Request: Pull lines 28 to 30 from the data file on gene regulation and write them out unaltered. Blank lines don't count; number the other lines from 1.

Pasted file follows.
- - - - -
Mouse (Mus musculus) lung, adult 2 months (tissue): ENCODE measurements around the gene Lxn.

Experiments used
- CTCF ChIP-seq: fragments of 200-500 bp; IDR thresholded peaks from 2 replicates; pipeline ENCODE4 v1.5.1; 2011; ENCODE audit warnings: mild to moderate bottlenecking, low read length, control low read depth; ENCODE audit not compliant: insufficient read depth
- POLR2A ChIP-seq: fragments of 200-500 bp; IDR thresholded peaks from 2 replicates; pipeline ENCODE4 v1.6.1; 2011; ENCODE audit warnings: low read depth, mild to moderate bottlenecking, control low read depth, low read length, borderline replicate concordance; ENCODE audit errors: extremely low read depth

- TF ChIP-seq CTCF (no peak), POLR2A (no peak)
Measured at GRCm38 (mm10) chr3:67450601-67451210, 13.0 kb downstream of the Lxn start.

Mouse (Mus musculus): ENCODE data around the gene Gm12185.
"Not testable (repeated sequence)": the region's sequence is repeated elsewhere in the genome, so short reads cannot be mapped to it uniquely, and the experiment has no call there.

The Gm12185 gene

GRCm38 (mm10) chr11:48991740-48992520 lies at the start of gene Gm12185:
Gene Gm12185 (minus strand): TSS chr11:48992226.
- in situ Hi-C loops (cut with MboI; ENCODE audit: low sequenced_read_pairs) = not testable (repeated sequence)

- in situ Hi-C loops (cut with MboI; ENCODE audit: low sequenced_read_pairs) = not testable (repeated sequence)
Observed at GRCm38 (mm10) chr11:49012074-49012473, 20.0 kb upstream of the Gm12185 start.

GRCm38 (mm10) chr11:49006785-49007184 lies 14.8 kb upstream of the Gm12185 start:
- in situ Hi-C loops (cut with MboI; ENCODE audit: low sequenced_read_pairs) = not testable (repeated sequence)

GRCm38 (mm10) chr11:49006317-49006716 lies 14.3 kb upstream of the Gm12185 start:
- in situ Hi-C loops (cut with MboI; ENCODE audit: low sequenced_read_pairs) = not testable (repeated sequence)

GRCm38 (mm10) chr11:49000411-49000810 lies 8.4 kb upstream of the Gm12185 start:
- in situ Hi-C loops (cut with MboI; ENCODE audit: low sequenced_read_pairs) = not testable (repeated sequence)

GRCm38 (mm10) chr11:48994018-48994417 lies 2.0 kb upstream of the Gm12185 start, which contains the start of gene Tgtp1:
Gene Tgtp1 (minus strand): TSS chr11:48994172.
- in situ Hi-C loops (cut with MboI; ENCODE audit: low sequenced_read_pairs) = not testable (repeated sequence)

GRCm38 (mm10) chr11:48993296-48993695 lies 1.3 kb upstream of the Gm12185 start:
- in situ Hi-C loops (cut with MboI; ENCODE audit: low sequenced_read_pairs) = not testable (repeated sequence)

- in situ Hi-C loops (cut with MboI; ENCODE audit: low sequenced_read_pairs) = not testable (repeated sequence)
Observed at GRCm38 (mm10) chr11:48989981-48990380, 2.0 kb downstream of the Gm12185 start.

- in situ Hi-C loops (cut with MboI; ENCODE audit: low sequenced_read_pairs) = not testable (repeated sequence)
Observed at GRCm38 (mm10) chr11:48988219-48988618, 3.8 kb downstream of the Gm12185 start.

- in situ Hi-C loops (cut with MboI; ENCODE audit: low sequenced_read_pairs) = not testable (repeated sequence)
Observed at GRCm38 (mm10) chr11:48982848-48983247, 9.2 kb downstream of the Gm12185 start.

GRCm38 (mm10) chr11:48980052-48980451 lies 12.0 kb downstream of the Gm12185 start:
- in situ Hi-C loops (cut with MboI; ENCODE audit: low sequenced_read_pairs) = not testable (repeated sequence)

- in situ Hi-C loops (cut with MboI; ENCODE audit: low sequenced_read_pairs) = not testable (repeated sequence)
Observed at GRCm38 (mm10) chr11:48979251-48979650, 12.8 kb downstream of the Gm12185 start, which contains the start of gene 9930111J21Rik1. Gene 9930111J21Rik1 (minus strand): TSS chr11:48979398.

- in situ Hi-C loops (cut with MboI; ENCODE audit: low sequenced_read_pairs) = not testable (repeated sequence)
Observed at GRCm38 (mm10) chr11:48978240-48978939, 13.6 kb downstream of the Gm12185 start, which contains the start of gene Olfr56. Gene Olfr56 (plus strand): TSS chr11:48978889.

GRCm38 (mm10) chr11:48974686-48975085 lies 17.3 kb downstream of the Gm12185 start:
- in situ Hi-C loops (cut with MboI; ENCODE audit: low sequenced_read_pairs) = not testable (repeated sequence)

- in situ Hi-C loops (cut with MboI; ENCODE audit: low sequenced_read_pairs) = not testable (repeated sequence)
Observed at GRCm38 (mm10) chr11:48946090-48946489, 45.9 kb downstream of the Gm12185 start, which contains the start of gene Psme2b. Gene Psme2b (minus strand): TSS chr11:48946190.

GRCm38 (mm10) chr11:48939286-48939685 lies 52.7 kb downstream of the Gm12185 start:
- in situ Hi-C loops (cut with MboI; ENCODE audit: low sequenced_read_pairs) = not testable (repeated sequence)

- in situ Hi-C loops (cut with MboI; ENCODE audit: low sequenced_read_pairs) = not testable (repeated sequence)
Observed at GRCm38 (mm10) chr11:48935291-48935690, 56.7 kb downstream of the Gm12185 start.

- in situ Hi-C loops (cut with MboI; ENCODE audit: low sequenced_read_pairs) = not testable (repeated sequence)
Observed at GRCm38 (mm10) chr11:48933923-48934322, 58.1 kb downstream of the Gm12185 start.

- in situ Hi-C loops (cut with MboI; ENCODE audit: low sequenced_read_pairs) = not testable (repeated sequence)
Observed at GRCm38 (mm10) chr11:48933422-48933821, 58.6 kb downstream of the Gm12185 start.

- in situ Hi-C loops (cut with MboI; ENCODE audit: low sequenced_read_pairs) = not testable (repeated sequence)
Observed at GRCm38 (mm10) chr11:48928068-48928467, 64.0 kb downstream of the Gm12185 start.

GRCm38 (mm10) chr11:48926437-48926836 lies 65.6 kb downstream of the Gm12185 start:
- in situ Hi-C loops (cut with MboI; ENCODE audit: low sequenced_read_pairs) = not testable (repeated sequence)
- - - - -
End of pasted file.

- in situ Hi-C loops (cut with MboI; ENCODE audit: low sequenced_read_pairs) = not testable (repeated sequence)
Observed at GRCm38 (mm10) chr11:48988219-48988618, 3.8 kb downstream of the Gm12185 start.

- in situ Hi-C loops (cut with MboI; ENCODE audit: low sequenced_read_pairs) = not testable (repeated sequence)